The Free Speech Clause doesn't give a limo driver a legal right not to drive a couple from their same-sex wedding. It doesn't give a chef a right not to serve certain people at his restaurant. Subway calls its sandwich makers "sandwich artists," but that doesn't give it a Free Speech Clause right to discriminate among would-be patrons of such arts. The same is true for bakers, even ones who create beautiful cakes for use at weddings. It is generally constitutional—whether or not wise or just—for the law to compel behavior, and only a small subset of such compulsions violates freedom of speech.

Courts have recognized the need to distinguish speech from conduct when it comes to speech restrictions, and the Supreme Court has rejected "the view that an apparently limitless variety of conduct can be labeled 'speech' whenever the person engaging in the conduct intends thereby to express an idea." A city would violate the First Amendment by, say, restricting the number of newspapers or freelance writers that may operate there. But a city may limit the number of butchers or cab drivers—unwise as such regulations usually are—because those activities aren't treated as speech.

The same is true for restaurants or bakeries, even ones that create beautiful dishes or beautiful cakes. And if a restriction on the ability to bake cakes isn't a speech restriction, then a requirement to bake cakes (even for ceremonies one disapproves of) isn't a speech compulsion.

Now, requiring a baker to make a cake containing pro–gay marriage text or pro–gay marriage symbolic expression—pictures of two grooms or a rainbow motif, say—would indeed be compelled speech. But in the Masterpiece Cakeshop case, the baker apparently refused to make any cake for a same-sex wedding, without even discussing the design. That's a refusal to do, not a refusal to speak.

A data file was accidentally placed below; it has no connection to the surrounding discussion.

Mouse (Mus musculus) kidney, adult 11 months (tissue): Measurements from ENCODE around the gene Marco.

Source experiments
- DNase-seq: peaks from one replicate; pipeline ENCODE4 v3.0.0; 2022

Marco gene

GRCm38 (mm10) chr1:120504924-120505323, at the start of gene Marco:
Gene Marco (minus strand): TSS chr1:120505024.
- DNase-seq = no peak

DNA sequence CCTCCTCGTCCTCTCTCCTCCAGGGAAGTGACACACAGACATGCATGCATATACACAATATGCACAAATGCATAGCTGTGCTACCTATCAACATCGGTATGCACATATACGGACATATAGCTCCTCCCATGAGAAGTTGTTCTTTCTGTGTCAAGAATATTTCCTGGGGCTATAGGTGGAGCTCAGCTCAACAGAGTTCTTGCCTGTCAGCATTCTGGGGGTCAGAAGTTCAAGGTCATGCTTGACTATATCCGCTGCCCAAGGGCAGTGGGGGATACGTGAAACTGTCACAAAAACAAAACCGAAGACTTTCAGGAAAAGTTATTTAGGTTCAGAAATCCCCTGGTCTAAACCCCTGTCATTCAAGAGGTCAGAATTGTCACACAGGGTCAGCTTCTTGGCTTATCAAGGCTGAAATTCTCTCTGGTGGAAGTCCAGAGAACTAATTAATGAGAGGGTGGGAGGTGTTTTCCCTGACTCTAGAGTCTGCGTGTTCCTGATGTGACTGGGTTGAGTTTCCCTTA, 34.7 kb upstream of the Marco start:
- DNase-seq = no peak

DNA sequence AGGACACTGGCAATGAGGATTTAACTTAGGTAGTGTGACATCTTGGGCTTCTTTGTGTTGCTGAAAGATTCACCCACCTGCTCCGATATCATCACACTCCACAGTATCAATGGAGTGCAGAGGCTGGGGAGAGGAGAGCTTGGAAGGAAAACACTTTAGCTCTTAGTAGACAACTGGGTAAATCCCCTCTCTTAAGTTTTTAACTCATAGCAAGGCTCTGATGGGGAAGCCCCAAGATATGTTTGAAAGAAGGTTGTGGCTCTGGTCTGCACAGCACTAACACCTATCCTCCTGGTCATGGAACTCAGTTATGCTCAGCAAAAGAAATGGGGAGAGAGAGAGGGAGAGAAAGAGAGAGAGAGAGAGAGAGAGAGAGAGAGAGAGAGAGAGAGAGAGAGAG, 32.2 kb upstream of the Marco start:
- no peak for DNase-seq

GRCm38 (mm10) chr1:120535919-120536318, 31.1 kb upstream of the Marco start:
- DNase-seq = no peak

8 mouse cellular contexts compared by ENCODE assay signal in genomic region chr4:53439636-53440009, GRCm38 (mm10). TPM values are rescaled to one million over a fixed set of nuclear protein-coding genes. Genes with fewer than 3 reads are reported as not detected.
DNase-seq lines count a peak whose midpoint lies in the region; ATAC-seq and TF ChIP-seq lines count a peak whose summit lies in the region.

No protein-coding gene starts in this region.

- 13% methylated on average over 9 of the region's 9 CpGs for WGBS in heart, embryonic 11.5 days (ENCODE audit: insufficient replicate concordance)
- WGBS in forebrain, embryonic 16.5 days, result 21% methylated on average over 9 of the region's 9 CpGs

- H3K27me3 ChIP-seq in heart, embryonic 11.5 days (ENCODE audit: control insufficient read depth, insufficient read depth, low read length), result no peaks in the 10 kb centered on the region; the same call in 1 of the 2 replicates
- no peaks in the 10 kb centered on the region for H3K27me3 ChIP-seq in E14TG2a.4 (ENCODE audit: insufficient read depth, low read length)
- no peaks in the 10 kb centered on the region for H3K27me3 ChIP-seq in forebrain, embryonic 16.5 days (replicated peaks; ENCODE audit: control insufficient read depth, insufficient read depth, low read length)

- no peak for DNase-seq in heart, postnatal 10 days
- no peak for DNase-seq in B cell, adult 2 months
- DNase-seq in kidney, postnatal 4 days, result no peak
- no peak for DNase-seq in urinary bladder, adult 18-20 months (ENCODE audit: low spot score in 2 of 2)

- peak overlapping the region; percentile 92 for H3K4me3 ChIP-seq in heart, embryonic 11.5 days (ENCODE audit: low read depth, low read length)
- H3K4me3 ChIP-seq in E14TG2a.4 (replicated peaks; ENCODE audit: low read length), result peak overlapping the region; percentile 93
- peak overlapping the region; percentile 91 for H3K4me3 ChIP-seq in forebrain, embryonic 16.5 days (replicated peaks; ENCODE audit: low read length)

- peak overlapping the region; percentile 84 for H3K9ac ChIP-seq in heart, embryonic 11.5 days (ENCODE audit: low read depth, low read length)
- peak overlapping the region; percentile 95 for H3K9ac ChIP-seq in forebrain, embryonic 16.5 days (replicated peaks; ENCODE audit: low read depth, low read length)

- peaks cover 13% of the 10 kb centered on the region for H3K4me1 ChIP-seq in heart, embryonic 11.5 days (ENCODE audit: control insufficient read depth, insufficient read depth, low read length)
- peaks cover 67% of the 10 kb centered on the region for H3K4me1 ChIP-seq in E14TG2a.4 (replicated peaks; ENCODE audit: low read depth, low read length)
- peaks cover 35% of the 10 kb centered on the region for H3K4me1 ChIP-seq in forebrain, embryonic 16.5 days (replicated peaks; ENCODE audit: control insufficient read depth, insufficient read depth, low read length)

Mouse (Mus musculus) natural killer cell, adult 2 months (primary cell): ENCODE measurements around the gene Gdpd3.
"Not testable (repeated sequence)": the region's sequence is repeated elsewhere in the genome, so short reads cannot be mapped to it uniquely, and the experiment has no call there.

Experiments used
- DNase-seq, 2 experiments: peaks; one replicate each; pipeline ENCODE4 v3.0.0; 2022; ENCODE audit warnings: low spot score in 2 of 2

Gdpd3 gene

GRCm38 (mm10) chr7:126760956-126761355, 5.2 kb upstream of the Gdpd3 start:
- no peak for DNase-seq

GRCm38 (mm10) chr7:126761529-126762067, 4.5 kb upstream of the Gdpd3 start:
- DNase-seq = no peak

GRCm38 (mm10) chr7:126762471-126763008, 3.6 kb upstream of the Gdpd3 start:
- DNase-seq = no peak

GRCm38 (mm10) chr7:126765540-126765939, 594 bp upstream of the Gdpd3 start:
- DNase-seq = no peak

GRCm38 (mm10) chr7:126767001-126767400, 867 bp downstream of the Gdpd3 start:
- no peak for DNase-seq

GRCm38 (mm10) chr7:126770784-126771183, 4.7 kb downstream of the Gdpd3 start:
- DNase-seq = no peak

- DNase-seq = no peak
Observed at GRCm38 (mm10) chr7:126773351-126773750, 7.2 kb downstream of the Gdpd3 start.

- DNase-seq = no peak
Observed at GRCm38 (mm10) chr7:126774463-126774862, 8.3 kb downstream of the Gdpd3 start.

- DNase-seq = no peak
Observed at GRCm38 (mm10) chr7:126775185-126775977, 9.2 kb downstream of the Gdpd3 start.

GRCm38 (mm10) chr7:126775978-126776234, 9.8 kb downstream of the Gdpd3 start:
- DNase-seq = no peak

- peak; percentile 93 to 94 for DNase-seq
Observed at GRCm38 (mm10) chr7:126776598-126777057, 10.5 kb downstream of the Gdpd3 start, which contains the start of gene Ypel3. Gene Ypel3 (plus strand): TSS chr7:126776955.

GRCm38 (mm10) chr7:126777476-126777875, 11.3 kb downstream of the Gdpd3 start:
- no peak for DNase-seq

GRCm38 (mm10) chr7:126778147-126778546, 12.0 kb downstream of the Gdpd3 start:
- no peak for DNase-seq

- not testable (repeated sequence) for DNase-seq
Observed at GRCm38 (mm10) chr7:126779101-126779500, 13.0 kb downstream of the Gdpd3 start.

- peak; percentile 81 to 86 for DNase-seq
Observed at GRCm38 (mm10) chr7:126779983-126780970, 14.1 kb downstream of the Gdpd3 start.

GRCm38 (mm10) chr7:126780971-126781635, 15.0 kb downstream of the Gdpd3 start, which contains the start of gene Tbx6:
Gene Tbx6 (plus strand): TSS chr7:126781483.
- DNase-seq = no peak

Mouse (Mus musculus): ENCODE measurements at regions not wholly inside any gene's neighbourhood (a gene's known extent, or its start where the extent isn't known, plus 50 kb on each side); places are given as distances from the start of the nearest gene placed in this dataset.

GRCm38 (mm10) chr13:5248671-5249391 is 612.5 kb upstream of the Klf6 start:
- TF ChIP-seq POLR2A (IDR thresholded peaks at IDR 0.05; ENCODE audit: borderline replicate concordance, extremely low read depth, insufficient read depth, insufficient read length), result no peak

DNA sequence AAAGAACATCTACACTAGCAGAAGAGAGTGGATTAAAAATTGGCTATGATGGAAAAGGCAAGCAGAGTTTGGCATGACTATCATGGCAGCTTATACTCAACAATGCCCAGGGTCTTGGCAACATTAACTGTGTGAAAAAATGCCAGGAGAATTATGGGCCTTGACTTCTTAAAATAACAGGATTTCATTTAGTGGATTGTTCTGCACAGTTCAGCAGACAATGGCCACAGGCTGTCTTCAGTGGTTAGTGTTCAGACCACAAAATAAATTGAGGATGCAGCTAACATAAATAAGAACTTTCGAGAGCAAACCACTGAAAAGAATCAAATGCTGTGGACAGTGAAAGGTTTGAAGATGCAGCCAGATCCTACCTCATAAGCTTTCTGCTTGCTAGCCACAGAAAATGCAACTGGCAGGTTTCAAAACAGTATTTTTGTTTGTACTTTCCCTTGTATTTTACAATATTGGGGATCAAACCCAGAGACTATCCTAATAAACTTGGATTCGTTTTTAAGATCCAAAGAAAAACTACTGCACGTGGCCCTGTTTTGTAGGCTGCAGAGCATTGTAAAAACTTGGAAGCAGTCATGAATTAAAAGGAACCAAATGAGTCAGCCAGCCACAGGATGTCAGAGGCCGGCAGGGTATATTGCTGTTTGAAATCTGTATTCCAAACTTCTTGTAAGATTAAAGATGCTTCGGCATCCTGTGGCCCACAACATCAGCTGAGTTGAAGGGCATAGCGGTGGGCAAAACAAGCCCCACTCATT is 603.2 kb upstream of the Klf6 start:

Nor is it enough that wedding cakes are supposed to be aesthetically pleasing. Hairstyles are similarly aesthetic, and can convey links to particular attitudes. But a hairdresser who, for instance, refuses to do cornrows for a white customer or refuses to cut a woman's hair in what he sees as an improperly masculine style can't claim a First Amendment freedom from compelled speech. For every Masterpiece Cakeshop there is a Masterpiece Hair and a Masterpiece M.D. plastic surgeon—and even a Masterpiece Limousine and a Masterpiece Plumbing (all real business names). The Free Speech Clause does not protect them all.

To be sure, if you believe religious objectors should be presumptively exempted from generally applicable laws—for instance, under the Free Exercise Clause—you might think this covers bakers who think it's sinful to prepare cakes for same-sex weddings. (That would then raise difficult questions about when the presumption of religious exemption can be rebutted.) But the Supreme Court has held that the Free Exercise Clause doesn't secure such a right; that provision generally protects only against deliberate religious discrimination by the government. (The Court in the Masterpiece Cakeshop case found evidence of such discrimination in the Colorado proceedings, but that won't be so in many other similar cases.) The federal Religious Freedom Restoration Act (RFRA), which authorizes some such exemptions, doesn't apply to state laws. And Colorado doesn't have its own RFRA.